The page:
What really was awesome were the people I met coming up that mountain. Tons of locals going down who paused to chat for a moment. Always asking me why in the world I wasn't going the other direction to attend a fiesta that was happening that night... one old man, who was completely unintelligible around his mouthful of coca leaves, (OH, maybe that's what I needed to get up the mountain!) even forcefully pulled me a few feet down the mountain. I was pretty surprised by how strong he was, and how seriously he tried to get me to go to that fiesta. All the old women could talk about was the dancing! What a friendly mountain and crew of locals.

Will I miss it when I go back to NYC and stop greeting everyone I pass? Maybe.

FINALLY made it to the top. Gorgeous sunset. Collapsed on couch in hostel for a few hours, ate more pizza, and back on yet another overnight bus, this time headed for Puno and the border with Bolivia!

Puno is like how the name sounds. Kind of poo. We hung out at Lake Titicaca for a couple of hours while waiting for our next bus. Pretty, but it was about to get so much better!

Had a little bit of an experience at the border. I was the only American on board the bus, and as it so happened I got the special seat at the very front of the bus because they'd overbooked the vehicle. So I was sitting in that little seat made for the busdriver's assistant. Interesting to be right at the front. I could see every single pothole (I think Peru wins for worst roads), before we hit it, and got such a view all around me. So anyway, I made special friends with the driver. Now, Americans have to pay an exorbitant fee to get into Bolivia (because the US charges the same of Bolivians), and we require some special paperwork, photos, copies, etc. So, as this driver was concerned with getting to La Paz ASAP, he hurried me off the bus and to the right offices immediately. Where I had everything I needed, I was very well prepared, of course. BUT when I handed over my $135, my $100 bill, which I had extracted from an HSBC ATM in Lima, was deemed unacceptable by this Bolivian official. It had a serial number on it, a series that Bolivia does not accept. I look at this man kind of blankly, saying I'm sorry, that's all I have. 'Bolivia doesn't accept this.' Blank look, 'Well, how was I to know that before I got here? This is all I have.' He sent me to the Peruvian side to exchange the bill for Bolivianos. Back to Peru I go! Past the dogs and kids and vendors. Peru doesn't accept that bill either. Back to Bolivia I go! The driver pops up, very concerned that I have not finished yet, it is time to be moving on! He tells the driver I will just have to go to Copacabana, take out more money, and return with another 100 in the morning. The Bolivian official doesn't exactly answer this proposal with an affirmative or a negative, which the busdriver takes as a yes. 'Excellent! Let's go!' and he rushes out to the bus.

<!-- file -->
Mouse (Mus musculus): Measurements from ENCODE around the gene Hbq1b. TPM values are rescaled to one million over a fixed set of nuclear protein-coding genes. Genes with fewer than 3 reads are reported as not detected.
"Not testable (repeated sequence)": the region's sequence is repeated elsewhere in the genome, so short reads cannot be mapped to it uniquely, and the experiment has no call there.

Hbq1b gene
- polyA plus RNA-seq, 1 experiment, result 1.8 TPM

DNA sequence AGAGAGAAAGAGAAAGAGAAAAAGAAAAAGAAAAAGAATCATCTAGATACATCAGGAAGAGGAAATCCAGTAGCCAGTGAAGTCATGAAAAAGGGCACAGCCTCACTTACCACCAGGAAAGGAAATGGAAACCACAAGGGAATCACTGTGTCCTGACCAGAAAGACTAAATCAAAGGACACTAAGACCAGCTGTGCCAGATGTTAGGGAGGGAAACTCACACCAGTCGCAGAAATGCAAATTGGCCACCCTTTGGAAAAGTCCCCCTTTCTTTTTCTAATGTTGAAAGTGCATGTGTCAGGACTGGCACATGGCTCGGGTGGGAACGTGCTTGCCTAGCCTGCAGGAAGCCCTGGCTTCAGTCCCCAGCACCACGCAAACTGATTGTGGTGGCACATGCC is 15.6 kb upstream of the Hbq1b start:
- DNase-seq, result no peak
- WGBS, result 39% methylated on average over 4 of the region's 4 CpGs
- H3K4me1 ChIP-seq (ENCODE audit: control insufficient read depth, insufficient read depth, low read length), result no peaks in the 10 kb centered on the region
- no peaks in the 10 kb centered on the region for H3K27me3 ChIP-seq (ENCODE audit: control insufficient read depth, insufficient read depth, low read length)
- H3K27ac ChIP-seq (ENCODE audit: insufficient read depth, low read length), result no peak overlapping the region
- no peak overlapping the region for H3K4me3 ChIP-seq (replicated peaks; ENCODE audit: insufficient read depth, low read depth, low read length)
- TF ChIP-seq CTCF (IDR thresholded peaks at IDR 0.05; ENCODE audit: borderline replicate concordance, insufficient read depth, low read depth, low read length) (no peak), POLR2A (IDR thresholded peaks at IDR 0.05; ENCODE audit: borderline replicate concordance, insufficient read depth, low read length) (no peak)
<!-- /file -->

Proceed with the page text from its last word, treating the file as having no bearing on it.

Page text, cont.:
Now, I have been an illegal alien in South America before, and it didn't go over so well, so I am not thrilled with this option. Though it is better than driving 3 hours back to Puno and staying in Poo-no for a night. I also feel more than a little nervous about leaving my passport with this Bolivian official. So I ask him if he is sure. He studies me silently for about 30 seconds, then says 'Give me your 100'. 'This one? With the serial number?' 'Yes, give me your 100. It could create problems for me.' So I happily hand over my bill, get shorted by $5 on the change, but don't complain, and get the rest of my stamps taken care of while the driver unrelentlessly honks for me.


On to Copacabana, beautiful, breathless lake town at the top of the world.